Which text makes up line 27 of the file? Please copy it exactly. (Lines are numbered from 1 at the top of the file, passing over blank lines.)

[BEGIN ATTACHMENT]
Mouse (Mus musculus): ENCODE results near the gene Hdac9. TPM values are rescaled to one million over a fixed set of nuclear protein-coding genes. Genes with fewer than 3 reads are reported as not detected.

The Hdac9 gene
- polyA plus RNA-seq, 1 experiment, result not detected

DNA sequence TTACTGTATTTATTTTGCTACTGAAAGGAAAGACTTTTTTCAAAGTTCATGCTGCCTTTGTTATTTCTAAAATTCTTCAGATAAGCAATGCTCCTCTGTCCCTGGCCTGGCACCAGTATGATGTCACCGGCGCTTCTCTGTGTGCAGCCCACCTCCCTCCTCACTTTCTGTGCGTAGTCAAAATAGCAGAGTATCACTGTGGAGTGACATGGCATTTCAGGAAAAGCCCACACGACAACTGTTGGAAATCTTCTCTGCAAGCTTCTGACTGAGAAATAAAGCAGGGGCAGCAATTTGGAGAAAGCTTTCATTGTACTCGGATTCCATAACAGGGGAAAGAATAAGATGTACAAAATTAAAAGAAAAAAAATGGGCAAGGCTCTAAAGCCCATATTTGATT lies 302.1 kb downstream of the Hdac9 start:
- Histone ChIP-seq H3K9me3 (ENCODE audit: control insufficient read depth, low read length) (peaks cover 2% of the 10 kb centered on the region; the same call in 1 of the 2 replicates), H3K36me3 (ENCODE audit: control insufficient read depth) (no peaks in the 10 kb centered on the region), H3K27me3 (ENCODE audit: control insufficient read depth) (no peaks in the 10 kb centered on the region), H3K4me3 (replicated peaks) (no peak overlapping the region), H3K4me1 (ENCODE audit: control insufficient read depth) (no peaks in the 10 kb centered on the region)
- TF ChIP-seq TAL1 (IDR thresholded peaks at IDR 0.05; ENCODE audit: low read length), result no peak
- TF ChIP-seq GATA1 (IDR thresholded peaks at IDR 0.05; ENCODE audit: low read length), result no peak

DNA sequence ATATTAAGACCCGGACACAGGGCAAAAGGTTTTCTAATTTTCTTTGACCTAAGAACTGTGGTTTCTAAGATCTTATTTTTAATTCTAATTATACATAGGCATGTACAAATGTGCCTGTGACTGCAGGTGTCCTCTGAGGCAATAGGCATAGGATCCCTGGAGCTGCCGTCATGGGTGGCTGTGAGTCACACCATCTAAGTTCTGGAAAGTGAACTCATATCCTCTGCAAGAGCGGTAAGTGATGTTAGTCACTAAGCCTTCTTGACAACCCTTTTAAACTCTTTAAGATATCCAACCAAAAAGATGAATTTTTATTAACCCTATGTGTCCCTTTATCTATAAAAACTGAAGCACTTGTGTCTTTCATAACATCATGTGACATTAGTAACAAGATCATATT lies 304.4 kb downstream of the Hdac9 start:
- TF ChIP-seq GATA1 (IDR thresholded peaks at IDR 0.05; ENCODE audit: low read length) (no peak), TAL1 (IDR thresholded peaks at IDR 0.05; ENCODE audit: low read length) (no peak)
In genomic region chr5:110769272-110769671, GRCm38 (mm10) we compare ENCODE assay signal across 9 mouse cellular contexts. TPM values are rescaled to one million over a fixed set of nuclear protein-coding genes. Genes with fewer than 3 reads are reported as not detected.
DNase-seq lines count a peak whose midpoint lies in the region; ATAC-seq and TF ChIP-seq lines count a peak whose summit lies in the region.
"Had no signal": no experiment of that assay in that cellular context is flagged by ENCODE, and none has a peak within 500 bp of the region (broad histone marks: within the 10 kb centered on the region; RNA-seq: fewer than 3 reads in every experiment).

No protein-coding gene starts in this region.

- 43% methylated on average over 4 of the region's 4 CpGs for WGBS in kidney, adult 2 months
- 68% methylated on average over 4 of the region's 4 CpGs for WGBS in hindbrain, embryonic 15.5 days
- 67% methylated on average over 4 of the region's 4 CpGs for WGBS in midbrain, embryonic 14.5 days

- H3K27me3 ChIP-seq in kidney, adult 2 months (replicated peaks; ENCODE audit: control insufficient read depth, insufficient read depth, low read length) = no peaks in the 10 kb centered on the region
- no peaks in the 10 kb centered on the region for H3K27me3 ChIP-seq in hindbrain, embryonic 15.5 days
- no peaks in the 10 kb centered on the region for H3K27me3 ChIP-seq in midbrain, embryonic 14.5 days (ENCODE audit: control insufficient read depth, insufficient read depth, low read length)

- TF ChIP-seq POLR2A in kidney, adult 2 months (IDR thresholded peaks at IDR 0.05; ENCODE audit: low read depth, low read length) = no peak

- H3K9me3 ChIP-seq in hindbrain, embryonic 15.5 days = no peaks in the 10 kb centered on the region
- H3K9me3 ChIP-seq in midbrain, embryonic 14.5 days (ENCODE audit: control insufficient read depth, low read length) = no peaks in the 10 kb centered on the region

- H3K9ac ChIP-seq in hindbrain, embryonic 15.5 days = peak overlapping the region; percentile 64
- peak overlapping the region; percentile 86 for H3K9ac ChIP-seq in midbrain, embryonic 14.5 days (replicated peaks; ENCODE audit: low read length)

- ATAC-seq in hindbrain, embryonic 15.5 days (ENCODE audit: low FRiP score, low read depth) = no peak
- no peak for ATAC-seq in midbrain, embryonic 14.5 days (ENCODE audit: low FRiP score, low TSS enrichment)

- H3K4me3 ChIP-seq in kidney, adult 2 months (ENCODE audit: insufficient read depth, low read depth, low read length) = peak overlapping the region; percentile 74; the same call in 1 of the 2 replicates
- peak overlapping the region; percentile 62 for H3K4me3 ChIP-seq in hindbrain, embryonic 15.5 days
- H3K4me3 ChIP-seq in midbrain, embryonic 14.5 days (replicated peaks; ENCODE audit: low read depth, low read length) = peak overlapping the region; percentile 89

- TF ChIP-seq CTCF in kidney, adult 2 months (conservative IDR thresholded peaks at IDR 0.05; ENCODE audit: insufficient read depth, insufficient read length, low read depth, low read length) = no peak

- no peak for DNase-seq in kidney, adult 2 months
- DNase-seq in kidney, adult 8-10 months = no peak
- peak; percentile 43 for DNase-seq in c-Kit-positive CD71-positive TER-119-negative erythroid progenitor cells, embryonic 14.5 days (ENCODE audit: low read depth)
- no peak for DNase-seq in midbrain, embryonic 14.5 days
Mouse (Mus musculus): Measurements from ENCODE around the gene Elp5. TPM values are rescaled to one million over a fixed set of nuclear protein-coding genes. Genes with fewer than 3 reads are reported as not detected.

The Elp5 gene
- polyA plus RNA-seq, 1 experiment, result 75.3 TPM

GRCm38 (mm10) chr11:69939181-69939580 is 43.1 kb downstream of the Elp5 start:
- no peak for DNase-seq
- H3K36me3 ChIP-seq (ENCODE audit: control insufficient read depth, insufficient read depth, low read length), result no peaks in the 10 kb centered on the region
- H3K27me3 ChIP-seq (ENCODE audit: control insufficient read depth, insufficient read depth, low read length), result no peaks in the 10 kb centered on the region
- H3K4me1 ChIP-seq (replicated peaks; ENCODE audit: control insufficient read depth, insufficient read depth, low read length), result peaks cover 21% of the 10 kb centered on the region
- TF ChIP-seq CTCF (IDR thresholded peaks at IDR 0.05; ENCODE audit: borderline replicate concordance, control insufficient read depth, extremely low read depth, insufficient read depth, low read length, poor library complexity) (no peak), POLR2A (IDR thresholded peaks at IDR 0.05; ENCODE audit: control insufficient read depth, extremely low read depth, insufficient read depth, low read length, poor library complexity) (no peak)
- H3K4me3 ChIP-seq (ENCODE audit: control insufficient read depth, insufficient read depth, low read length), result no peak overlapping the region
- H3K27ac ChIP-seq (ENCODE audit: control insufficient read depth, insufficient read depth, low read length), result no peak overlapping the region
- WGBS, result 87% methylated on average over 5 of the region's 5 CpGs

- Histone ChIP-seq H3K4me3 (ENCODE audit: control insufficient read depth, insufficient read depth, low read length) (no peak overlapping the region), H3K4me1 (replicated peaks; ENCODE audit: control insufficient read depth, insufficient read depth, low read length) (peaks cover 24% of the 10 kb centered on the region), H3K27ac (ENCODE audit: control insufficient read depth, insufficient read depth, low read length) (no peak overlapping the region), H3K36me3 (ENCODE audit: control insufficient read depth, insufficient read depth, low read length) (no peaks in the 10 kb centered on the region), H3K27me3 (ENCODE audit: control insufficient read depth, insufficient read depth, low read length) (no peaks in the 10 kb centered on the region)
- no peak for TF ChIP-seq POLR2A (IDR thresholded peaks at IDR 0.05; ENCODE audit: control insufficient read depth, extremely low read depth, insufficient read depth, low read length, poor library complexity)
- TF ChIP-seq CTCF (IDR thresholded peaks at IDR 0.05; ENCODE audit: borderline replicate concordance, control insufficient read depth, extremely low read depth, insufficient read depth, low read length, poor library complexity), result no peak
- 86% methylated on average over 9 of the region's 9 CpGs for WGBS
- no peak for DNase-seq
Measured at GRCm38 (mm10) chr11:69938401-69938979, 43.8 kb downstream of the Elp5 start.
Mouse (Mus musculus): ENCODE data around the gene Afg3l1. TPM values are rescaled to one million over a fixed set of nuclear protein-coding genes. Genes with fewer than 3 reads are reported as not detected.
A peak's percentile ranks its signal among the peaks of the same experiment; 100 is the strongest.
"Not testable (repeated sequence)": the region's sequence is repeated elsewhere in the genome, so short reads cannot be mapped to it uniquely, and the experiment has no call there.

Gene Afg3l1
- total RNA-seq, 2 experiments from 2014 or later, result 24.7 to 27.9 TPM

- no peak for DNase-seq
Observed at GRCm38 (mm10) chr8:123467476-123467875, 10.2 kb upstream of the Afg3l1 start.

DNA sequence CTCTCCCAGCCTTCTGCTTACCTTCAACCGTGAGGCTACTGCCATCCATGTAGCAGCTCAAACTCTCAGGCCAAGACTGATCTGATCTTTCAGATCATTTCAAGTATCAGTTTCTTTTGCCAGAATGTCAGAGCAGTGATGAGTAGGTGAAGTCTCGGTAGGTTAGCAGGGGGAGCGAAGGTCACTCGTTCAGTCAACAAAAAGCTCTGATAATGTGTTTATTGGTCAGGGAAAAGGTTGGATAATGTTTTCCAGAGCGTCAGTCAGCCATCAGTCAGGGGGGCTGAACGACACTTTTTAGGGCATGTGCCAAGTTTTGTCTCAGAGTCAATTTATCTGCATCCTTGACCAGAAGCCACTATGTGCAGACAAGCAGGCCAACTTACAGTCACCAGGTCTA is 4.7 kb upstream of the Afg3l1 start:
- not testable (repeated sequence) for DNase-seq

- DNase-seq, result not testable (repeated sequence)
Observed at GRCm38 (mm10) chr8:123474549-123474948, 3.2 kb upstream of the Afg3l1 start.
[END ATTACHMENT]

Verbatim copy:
- H3K4me3 ChIP-seq in kidney, adult 2 months (ENCODE audit: insufficient read depth, low read depth, low read length) = peak overlapping the region; percentile 74; the same call in 1 of the 2 replicates